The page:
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Michael Biehn Was Unimpressed With The Terminator Before Meeting James Cameron

James Cameron's "The Terminator" holds a place in film history thanks to its bold approach to sci-fi action and memorable characters that resonate even today. The 1984 classic is now a part of many best-of lists — making its way into the Library of Congress's National Film Registry in 2008 (via The Guardian). Cameron himself has gone on record numerous times about his devotion to getting the film just right.

The director spoke of one instance that could have changed the project's entire trajectory into legendary status. Its ending originally saw Kyle Reese (Michael Biehn) blow up the deadly cyborg (Arnold Schwarzenegger), leaving out the subsequent contribution from Sarah Conner (Linda Hamilton). Cameron fought to keep it in the film, finding out that those arguing against it didn't even view an edit with finished visual effects (via Deadline).

Not everyone had Cameron's enthusiasm for "The Terminator" and the possibilities that came with its success. Decades later, one of the film's stars is talking about their early reaction to the project. The surprising revelation speaks to the power of Cameron's dedication and how close this classic came to missing its potential.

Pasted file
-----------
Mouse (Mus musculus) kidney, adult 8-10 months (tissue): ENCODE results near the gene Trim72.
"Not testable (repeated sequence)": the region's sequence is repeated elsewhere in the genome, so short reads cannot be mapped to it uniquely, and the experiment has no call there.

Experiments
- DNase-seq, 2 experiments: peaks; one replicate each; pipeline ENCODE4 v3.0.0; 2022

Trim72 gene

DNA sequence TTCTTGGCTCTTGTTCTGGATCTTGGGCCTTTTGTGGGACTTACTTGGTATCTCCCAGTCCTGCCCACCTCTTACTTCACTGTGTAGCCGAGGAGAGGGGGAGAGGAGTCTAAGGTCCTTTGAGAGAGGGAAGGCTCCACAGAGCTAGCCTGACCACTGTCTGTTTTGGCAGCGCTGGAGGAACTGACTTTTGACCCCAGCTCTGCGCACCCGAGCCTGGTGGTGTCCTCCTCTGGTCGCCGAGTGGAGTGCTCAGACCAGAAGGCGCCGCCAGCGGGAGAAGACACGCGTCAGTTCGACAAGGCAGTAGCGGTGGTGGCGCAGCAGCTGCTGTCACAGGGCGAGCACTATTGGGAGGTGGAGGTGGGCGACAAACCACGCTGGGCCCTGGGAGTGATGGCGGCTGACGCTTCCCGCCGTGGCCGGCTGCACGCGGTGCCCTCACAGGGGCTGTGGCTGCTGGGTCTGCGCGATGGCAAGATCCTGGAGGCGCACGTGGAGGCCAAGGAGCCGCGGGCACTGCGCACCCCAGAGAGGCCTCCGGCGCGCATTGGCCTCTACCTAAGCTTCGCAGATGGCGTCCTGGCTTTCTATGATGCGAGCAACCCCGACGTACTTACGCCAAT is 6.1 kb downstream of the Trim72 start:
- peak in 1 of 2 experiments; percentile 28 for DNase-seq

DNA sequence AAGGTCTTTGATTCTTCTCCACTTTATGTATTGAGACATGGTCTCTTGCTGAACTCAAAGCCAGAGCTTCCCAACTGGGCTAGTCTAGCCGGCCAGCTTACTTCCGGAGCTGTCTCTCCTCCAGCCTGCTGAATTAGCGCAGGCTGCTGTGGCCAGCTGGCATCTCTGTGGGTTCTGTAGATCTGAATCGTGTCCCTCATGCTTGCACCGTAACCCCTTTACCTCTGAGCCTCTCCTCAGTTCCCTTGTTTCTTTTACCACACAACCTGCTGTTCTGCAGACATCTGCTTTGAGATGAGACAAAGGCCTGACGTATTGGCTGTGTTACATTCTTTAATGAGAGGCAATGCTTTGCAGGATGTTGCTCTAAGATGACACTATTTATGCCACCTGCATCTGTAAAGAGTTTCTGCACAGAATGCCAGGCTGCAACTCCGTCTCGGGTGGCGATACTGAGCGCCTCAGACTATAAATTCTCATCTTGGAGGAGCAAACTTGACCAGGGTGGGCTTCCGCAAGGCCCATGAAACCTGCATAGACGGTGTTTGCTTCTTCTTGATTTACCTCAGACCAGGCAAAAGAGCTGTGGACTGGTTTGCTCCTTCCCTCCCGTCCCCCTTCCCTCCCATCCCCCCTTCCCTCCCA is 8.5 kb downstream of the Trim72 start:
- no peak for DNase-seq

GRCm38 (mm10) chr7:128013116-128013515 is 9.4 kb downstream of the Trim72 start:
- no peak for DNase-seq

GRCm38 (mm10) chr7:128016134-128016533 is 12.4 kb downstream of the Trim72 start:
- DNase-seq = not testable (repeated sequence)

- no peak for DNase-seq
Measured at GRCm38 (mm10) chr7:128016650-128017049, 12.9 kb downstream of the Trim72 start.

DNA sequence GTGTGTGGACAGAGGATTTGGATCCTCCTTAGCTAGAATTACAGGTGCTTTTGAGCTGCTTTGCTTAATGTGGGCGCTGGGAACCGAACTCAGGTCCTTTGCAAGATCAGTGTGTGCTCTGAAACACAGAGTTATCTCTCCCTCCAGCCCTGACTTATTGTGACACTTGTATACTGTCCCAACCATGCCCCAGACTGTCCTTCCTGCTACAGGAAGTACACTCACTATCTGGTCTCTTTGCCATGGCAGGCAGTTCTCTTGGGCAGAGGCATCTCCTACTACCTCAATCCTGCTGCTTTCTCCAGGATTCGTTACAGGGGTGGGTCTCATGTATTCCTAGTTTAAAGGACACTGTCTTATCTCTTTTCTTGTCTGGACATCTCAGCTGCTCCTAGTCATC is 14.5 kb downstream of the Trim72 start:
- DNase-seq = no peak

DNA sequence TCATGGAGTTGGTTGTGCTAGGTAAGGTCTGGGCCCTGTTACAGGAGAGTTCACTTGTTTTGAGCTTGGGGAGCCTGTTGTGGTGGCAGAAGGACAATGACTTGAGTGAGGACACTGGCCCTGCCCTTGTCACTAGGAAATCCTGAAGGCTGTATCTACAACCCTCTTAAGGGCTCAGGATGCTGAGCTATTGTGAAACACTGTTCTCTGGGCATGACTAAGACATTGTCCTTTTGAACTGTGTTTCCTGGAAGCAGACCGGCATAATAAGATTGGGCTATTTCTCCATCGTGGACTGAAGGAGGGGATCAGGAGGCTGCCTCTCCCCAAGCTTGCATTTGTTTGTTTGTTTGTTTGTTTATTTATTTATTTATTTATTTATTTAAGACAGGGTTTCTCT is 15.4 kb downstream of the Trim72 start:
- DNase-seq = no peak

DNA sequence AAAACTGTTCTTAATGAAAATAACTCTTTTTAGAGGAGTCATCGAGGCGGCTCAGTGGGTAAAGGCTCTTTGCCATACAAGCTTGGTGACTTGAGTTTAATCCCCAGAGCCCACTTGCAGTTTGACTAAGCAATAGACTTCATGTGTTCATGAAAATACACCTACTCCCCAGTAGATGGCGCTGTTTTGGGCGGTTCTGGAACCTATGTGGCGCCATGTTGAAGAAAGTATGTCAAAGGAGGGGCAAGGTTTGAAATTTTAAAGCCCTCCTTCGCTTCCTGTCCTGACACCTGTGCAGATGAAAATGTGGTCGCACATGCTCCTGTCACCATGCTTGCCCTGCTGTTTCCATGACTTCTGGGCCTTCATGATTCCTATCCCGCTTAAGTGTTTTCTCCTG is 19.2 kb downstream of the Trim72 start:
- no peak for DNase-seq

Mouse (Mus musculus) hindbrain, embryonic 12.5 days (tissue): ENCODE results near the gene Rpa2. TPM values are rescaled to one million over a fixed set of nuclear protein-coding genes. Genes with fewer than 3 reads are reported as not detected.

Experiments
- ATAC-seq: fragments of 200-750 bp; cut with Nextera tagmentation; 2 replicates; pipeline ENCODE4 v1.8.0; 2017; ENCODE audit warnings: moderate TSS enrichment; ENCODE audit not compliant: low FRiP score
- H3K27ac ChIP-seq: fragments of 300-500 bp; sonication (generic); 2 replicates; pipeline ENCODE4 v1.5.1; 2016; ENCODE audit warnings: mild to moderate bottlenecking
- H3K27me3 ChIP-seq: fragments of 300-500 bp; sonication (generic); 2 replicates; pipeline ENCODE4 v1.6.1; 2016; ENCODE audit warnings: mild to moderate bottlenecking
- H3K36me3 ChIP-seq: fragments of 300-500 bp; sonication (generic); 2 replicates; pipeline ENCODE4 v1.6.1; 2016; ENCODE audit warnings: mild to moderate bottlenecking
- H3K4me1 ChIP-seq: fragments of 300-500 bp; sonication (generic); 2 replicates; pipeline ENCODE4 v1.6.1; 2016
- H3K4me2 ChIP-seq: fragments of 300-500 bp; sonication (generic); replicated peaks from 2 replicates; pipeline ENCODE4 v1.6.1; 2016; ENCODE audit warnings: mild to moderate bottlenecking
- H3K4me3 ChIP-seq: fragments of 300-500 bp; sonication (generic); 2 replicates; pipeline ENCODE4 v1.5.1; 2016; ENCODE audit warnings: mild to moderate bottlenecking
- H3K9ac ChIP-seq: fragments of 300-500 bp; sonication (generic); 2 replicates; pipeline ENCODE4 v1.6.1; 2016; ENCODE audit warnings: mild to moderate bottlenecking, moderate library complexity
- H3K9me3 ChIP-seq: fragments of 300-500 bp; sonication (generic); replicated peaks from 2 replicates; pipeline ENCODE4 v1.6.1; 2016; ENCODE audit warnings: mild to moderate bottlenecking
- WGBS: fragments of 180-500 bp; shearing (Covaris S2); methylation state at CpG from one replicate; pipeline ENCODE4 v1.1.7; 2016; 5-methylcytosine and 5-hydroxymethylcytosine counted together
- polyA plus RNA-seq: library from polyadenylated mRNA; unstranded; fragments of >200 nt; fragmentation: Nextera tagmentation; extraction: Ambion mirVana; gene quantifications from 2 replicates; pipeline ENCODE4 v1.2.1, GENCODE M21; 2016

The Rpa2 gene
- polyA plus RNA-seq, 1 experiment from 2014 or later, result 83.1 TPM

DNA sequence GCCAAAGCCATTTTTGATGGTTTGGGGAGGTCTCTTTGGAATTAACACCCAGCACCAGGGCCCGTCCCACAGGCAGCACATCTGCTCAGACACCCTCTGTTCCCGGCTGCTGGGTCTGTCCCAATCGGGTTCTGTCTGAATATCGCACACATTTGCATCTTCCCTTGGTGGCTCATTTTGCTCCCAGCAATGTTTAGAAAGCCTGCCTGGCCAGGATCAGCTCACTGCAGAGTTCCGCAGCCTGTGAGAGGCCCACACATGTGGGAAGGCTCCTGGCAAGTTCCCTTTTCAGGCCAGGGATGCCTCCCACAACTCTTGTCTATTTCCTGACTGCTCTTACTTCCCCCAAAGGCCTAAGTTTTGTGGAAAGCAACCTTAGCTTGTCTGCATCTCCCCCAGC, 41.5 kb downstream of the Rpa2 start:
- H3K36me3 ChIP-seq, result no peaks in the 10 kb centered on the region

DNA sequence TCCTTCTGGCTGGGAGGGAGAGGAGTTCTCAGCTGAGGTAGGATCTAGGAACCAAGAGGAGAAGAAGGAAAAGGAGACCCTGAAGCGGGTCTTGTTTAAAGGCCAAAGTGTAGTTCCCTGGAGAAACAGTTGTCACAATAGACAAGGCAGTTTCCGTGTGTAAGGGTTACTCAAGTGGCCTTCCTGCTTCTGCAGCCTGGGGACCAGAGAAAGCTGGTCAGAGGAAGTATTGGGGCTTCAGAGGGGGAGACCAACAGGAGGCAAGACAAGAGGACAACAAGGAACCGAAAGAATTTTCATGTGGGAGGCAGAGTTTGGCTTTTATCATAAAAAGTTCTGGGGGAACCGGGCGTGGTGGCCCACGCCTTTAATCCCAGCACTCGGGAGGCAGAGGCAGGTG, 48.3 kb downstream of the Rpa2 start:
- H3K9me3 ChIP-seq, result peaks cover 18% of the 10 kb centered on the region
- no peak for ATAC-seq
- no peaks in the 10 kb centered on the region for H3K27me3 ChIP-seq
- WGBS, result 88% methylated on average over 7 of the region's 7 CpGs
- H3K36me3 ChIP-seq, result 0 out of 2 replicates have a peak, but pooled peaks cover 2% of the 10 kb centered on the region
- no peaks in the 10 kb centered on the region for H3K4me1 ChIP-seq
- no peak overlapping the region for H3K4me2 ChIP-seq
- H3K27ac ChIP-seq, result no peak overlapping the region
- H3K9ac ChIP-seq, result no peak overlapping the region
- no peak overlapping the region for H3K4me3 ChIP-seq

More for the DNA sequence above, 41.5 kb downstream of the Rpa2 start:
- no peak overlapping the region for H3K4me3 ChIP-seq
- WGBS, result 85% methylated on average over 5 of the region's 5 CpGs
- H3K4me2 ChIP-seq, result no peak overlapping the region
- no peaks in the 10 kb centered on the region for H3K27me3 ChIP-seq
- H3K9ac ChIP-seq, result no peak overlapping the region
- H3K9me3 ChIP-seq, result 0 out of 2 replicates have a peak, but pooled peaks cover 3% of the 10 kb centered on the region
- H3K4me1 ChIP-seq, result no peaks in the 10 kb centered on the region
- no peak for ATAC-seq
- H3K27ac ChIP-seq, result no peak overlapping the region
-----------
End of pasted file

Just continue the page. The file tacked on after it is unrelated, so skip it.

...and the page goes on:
Cameron's enthusiasm gave Biehn confidence in the project

Michael Biehn is known to many for his work in blockbuster films, including "Aliens" and "The Abyss." The actor's career in James Cameron projects started with the starring turn as Kyle Reese. The character may not have appeared in subsequent sequels, yet his presence is essential to the entire narrative.

Taking on the role of Reese almost didn't happen for Biehn; it all came down to a script that didn't quite feel right for the performer. Biehn talked about his involvement as part of "The Big Picture" podcast's James Cameron retrospective. "I'd be lying if I told you I read the script to 'Terminator' and thought, 'Oh my God, this is an incredible script, this is just going to be wonderful, it's going to be epic'," he said. It was only when the actor got to know Cameron that he saw value in it. The filmmaker's passion made Biehn feel that it actually could be a project worth joining.

The actor was rewarded with a unique shooting experience that spoke to Cameron's commitment and skill. One scene, in particular, became a hallmark for Biehn. "...the car is screeching backwards, Arnold's on fire, and he's smashing his hands through the window of the car and grabbing Linda by her shirt, and it's all done in one take," Biehn later revealed. For the performer, that scene alone is evidence that Cameron could do things no one else was doing.